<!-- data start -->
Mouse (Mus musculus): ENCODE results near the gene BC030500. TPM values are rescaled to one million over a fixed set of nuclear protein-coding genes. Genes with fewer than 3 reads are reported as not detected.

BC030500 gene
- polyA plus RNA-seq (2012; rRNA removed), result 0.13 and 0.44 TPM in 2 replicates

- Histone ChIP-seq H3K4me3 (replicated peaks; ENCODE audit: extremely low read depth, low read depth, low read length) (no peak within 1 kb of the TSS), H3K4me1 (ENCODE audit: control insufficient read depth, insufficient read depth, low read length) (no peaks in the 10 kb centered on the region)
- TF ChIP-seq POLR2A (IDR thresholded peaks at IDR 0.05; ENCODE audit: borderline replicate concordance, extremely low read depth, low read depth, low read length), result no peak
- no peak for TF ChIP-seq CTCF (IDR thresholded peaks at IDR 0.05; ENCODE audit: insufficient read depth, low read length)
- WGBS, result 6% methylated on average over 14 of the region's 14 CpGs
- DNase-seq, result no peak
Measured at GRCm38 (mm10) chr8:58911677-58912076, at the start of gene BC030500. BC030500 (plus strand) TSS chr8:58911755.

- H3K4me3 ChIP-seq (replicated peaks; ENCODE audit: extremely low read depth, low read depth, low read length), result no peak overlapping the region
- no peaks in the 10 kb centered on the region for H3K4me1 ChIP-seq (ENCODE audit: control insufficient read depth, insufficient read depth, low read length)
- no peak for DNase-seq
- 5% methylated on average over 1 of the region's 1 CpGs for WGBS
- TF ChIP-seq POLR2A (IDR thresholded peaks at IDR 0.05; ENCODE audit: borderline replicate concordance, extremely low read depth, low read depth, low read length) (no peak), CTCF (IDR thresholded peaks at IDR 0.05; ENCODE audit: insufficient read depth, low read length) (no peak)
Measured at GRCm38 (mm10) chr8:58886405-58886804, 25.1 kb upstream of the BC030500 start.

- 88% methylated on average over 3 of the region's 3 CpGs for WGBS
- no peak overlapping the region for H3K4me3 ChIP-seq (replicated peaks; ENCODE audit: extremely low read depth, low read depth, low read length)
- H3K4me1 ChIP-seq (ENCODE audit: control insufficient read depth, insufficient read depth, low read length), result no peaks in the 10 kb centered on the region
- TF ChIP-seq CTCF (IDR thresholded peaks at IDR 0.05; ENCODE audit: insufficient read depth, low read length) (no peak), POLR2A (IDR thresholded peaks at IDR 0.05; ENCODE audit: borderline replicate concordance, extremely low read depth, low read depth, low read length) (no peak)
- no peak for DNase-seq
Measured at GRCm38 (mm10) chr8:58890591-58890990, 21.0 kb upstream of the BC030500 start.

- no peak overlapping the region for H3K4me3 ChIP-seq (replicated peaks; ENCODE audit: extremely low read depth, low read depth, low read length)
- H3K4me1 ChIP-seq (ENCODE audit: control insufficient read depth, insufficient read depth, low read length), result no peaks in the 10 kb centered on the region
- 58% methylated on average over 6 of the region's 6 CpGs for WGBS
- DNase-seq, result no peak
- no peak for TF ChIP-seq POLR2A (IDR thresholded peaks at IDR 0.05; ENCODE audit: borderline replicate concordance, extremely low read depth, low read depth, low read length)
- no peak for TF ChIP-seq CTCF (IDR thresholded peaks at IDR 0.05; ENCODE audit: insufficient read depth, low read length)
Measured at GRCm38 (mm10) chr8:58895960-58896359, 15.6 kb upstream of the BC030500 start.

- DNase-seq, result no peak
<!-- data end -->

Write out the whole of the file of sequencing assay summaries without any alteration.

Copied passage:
Mouse (Mus musculus): ENCODE results near the gene BC030500. TPM values are rescaled to one million over a fixed set of nuclear protein-coding genes. Genes with fewer than 3 reads are reported as not detected.

BC030500 gene
- polyA plus RNA-seq (2012; rRNA removed), result 0.13 and 0.44 TPM in 2 replicates

- Histone ChIP-seq H3K4me3 (replicated peaks; ENCODE audit: extremely low read depth, low read depth, low read length) (no peak within 1 kb of the TSS), H3K4me1 (ENCODE audit: control insufficient read depth, insufficient read depth, low read length) (no peaks in the 10 kb centered on the region)
- TF ChIP-seq POLR2A (IDR thresholded peaks at IDR 0.05; ENCODE audit: borderline replicate concordance, extremely low read depth, low read depth, low read length), result no peak
- no peak for TF ChIP-seq CTCF (IDR thresholded peaks at IDR 0.05; ENCODE audit: insufficient read depth, low read length)
- WGBS, result 6% methylated on average over 14 of the region's 14 CpGs
- DNase-seq, result no peak
Measured at GRCm38 (mm10) chr8:58911677-58912076, at the start of gene BC030500. BC030500 (plus strand) TSS chr8:58911755.

- H3K4me3 ChIP-seq (replicated peaks; ENCODE audit: extremely low read depth, low read depth, low read length), result no peak overlapping the region
- no peaks in the 10 kb centered on the region for H3K4me1 ChIP-seq (ENCODE audit: control insufficient read depth, insufficient read depth, low read length)
- no peak for DNase-seq
- 5% methylated on average over 1 of the region's 1 CpGs for WGBS
- TF ChIP-seq POLR2A (IDR thresholded peaks at IDR 0.05; ENCODE audit: borderline replicate concordance, extremely low read depth, low read depth, low read length) (no peak), CTCF (IDR thresholded peaks at IDR 0.05; ENCODE audit: insufficient read depth, low read length) (no peak)
Measured at GRCm38 (mm10) chr8:58886405-58886804, 25.1 kb upstream of the BC030500 start.

- 88% methylated on average over 3 of the region's 3 CpGs for WGBS
- no peak overlapping the region for H3K4me3 ChIP-seq (replicated peaks; ENCODE audit: extremely low read depth, low read depth, low read length)
- H3K4me1 ChIP-seq (ENCODE audit: control insufficient read depth, insufficient read depth, low read length), result no peaks in the 10 kb centered on the region
- TF ChIP-seq CTCF (IDR thresholded peaks at IDR 0.05; ENCODE audit: insufficient read depth, low read length) (no peak), POLR2A (IDR thresholded peaks at IDR 0.05; ENCODE audit: borderline replicate concordance, extremely low read depth, low read depth, low read length) (no peak)
- no peak for DNase-seq
Measured at GRCm38 (mm10) chr8:58890591-58890990, 21.0 kb upstream of the BC030500 start.

- no peak overlapping the region for H3K4me3 ChIP-seq (replicated peaks; ENCODE audit: extremely low read depth, low read depth, low read length)
- H3K4me1 ChIP-seq (ENCODE audit: control insufficient read depth, insufficient read depth, low read length), result no peaks in the 10 kb centered on the region
- 58% methylated on average over 6 of the region's 6 CpGs for WGBS
- DNase-seq, result no peak
- no peak for TF ChIP-seq POLR2A (IDR thresholded peaks at IDR 0.05; ENCODE audit: borderline replicate concordance, extremely low read depth, low read depth, low read length)
- no peak for TF ChIP-seq CTCF (IDR thresholded peaks at IDR 0.05; ENCODE audit: insufficient read depth, low read length)
Measured at GRCm38 (mm10) chr8:58895960-58896359, 15.6 kb upstream of the BC030500 start.

- DNase-seq, result no peak